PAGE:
Operating in the Australian construction sector comes with certain risks and patterns that are common in any country, regardless of performance in individual markets.
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These include high levels of competition, low profit margins, the fact that public buyers generally pay late, and a higher-than-average proportion of business failures. Long payment duration, cash flow problems, and weak financials of small construction businesses are an issue in almost every market.

Trade credit insurance protects businesses against late or non-payment from customers and contractors. For industries which require significant expenditure to complete jobs, such as construction, trade credit insurance can be particularly valuable, reducing the level of risk faced by the organisation.

Construction is a significant contributor to the Australian economy, accounting for approximately 9% of GDP. Currently, construction sector performance remains subdued, with 2017 expected to be the final year of contraction in non-residential and engineering construction. Modest growth is expected to return in 2018. 

While mining-related activity could decline further this year, encouragingly, the prospects for growth in other parts of engineering and non-residential construction are improving and expected to outweigh any further contraction in mining-related work. Engineering construction output, particularly infrastructure-related projects for road and rail, largely located on the east coast, is forecast to increase about 3.5% in 2018.

Residential construction growth is expected to level off or slightly contract in 2018, as lenders are tightening terms and conditions for borrowers, particularly investors. An increase in the number of apartments and decrease in Chinese buyers is also playing a part in the slow price growth.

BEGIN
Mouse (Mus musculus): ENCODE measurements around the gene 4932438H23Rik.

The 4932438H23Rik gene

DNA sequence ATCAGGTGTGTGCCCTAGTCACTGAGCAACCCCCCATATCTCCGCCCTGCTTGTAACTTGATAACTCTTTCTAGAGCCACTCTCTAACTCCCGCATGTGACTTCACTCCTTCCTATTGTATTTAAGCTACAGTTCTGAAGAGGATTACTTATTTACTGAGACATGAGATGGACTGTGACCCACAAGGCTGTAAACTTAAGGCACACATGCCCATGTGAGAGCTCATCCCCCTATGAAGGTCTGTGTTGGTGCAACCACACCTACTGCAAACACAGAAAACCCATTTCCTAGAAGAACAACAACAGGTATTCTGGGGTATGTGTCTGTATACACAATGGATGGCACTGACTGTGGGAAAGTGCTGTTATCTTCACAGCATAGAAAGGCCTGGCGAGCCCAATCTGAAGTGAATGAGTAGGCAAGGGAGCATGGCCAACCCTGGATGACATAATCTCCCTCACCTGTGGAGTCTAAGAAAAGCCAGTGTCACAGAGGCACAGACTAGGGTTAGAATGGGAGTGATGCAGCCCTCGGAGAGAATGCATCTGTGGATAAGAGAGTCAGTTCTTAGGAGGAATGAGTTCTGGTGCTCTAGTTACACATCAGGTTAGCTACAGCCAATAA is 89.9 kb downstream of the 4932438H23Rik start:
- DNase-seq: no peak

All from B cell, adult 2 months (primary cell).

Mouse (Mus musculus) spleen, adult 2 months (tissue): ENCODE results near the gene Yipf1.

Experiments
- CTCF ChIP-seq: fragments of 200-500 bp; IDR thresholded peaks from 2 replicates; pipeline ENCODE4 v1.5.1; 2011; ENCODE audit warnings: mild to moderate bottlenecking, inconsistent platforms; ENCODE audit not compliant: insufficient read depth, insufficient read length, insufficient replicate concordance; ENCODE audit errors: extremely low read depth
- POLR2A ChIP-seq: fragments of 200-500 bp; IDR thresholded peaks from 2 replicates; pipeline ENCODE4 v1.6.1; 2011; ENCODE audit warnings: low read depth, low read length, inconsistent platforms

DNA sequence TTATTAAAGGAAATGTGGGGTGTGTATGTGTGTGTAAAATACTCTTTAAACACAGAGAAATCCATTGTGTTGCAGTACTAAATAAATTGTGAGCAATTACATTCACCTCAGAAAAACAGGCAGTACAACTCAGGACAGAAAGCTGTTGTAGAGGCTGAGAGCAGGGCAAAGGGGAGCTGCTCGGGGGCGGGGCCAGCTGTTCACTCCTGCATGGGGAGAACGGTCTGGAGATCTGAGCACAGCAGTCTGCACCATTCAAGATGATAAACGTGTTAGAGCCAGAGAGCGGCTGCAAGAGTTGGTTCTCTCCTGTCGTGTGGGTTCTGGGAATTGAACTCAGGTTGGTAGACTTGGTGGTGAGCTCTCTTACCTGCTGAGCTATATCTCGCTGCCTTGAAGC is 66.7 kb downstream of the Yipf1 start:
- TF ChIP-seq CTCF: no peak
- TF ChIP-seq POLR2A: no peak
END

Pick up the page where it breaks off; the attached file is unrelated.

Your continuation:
The two-speed economy is supported by the differences in performance and outlook of the construction market in the various Australian regions. Construction businesses in Queensland, Western Australia, and the Northern Territory, considered to be so-called ‘mining states', may struggle in a subdued market, with forecasts indicating a $7 billion decrease in construction activity in 2018. On the other hand, the South Eastern regions are forecast to maintain present levels of activities. 

Payments in the construction sector take between 30 to 60 days on average, and the level of non-payment notifications remains high. The number of credit insurance claims is expected to remain elevated in 2018, which can have a significant impact on cash flow and place increased pressure on smaller operators.

Overall, construction sector performance still needs to be closely monitored given its volatility. Operators need to protect themselves from unpredictable market conditions, with trade credit insurance reducing the business's vulnerability to risk and the expense of uncollected payments. It secures cash flow by covering accounts receivable and provides important information on the solvency and reliability of possible partners and customers. Trade credit insurance lets smaller organisations trade with confidence and stay viable in a volatile market. 

Mark Hoppe is Atradius' managing director, ANZ.